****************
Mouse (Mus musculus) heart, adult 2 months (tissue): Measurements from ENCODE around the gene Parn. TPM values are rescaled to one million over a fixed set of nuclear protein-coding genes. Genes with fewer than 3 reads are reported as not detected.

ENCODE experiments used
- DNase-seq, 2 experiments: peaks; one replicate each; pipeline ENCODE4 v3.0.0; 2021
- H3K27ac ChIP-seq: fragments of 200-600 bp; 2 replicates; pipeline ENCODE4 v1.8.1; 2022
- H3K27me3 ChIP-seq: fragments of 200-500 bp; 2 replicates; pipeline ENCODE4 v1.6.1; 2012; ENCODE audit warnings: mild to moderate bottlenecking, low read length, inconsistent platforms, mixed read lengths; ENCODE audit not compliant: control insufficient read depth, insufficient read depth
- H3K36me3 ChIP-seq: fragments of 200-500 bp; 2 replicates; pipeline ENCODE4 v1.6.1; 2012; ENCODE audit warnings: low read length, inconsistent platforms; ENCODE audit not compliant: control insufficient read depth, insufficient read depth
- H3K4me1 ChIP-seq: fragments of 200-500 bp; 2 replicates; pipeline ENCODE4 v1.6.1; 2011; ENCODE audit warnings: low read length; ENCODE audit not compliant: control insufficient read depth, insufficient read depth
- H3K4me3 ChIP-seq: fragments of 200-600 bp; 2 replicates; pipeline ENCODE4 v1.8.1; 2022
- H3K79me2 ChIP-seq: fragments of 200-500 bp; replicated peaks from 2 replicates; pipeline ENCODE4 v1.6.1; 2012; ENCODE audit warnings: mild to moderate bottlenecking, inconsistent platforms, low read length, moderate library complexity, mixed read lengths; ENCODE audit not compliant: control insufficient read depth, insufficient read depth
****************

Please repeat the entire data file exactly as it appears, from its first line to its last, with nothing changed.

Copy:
Mouse (Mus musculus) heart, adult 2 months (tissue): Measurements from ENCODE around the gene Parn. TPM values are rescaled to one million over a fixed set of nuclear protein-coding genes. Genes with fewer than 3 reads are reported as not detected.

ENCODE experiments used
- DNase-seq, 2 experiments: peaks; one replicate each; pipeline ENCODE4 v3.0.0; 2021
- H3K27ac ChIP-seq: fragments of 200-600 bp; 2 replicates; pipeline ENCODE4 v1.8.1; 2022
- H3K27me3 ChIP-seq: fragments of 200-500 bp; 2 replicates; pipeline ENCODE4 v1.6.1; 2012; ENCODE audit warnings: mild to moderate bottlenecking, low read length, inconsistent platforms, mixed read lengths; ENCODE audit not compliant: control insufficient read depth, insufficient read depth
- H3K36me3 ChIP-seq: fragments of 200-500 bp; 2 replicates; pipeline ENCODE4 v1.6.1; 2012; ENCODE audit warnings: low read length, inconsistent platforms; ENCODE audit not compliant: control insufficient read depth, insufficient read depth
- H3K4me1 ChIP-seq: fragments of 200-500 bp; 2 replicates; pipeline ENCODE4 v1.6.1; 2011; ENCODE audit warnings: low read length; ENCODE audit not compliant: control insufficient read depth, insufficient read depth
- H3K4me3 ChIP-seq: fragments of 200-600 bp; 2 replicates; pipeline ENCODE4 v1.8.1; 2022
- H3K79me2 ChIP-seq: fragments of 200-500 bp; replicated peaks from 2 replicates; pipeline ENCODE4 v1.6.1; 2012; ENCODE audit warnings: mild to moderate bottlenecking, inconsistent platforms, low read length, moderate library complexity, mixed read lengths; ENCODE audit not compliant: control insufficient read depth, insufficient read depth